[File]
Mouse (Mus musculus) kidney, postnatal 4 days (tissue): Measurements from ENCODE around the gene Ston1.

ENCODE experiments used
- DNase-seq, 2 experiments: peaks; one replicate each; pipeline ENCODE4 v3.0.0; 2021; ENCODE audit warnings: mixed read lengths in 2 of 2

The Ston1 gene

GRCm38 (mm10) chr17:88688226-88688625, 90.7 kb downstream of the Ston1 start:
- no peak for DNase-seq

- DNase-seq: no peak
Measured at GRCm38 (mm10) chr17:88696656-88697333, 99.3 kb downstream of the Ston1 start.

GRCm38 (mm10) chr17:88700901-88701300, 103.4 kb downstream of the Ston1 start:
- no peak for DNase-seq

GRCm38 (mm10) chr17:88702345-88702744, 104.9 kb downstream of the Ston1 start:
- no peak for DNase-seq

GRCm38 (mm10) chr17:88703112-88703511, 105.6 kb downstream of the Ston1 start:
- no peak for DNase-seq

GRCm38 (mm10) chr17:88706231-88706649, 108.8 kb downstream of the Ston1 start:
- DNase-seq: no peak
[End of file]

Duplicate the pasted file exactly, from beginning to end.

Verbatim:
Mouse (Mus musculus) kidney, postnatal 4 days (tissue): Measurements from ENCODE around the gene Ston1.

ENCODE experiments used
- DNase-seq, 2 experiments: peaks; one replicate each; pipeline ENCODE4 v3.0.0; 2021; ENCODE audit warnings: mixed read lengths in 2 of 2

The Ston1 gene

GRCm38 (mm10) chr17:88688226-88688625, 90.7 kb downstream of the Ston1 start:
- no peak for DNase-seq

- DNase-seq: no peak
Measured at GRCm38 (mm10) chr17:88696656-88697333, 99.3 kb downstream of the Ston1 start.

GRCm38 (mm10) chr17:88700901-88701300, 103.4 kb downstream of the Ston1 start:
- no peak for DNase-seq

GRCm38 (mm10) chr17:88702345-88702744, 104.9 kb downstream of the Ston1 start:
- no peak for DNase-seq

GRCm38 (mm10) chr17:88703112-88703511, 105.6 kb downstream of the Ston1 start:
- no peak for DNase-seq

GRCm38 (mm10) chr17:88706231-88706649, 108.8 kb downstream of the Ston1 start:
- DNase-seq: no peak